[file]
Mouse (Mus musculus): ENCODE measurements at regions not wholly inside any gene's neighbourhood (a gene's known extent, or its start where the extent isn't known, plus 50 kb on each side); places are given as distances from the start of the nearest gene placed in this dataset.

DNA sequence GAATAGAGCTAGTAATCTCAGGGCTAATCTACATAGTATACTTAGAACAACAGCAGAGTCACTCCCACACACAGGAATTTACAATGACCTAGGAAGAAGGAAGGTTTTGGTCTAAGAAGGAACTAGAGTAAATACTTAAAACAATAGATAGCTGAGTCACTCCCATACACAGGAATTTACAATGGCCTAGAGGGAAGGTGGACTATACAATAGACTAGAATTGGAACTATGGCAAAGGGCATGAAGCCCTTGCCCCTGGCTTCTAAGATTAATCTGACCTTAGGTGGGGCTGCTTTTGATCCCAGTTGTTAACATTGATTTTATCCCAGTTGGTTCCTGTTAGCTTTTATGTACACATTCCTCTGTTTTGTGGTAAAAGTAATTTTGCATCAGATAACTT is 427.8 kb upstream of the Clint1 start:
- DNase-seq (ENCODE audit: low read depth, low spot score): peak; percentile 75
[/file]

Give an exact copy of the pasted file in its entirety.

Mouse (Mus musculus): ENCODE measurements at regions not wholly inside any gene's neighbourhood (a gene's known extent, or its start where the extent isn't known, plus 50 kb on each side); places are given as distances from the start of the nearest gene placed in this dataset.

DNA sequence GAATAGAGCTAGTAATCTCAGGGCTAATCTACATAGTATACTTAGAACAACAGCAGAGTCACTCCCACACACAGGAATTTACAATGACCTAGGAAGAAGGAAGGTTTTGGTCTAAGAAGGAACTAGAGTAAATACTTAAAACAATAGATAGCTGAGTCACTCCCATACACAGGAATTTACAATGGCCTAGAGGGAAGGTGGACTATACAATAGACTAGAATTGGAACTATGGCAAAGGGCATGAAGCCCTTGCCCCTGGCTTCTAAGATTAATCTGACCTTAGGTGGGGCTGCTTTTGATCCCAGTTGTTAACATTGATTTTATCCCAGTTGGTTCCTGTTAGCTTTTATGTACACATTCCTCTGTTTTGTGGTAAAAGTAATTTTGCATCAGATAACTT is 427.8 kb upstream of the Clint1 start:
- DNase-seq (ENCODE audit: low read depth, low spot score): peak; percentile 75